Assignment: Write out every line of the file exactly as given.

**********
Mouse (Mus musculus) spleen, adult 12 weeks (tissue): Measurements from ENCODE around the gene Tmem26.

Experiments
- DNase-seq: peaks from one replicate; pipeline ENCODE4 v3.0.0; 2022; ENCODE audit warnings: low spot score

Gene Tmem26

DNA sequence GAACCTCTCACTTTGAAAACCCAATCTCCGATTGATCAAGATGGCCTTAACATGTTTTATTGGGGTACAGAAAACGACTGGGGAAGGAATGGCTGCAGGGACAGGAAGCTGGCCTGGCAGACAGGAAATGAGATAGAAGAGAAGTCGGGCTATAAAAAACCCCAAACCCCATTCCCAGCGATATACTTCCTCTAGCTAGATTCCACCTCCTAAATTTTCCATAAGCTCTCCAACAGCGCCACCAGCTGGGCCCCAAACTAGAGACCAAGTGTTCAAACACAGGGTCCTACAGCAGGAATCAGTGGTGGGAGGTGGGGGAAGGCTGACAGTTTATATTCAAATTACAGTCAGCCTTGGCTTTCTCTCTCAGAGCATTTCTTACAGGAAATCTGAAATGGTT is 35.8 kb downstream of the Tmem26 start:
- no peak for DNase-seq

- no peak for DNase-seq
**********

Mouse (Mus musculus) spleen, adult 12 weeks (tissue): Measurements from ENCODE around the gene Tmem26.

Experiments
- DNase-seq: peaks from one replicate; pipeline ENCODE4 v3.0.0; 2022; ENCODE audit warnings: low spot score

Gene Tmem26

DNA sequence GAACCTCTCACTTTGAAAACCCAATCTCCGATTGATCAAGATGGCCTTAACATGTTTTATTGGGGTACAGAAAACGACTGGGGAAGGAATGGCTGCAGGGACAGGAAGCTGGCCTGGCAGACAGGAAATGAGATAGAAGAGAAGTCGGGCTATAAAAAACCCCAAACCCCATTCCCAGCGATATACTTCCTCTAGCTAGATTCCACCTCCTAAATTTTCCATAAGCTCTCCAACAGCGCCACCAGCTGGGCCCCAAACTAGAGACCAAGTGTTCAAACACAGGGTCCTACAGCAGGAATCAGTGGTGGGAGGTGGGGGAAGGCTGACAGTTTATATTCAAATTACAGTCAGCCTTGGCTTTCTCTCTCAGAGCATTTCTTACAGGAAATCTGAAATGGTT is 35.8 kb downstream of the Tmem26 start:
- no peak for DNase-seq

- no peak for DNase-seq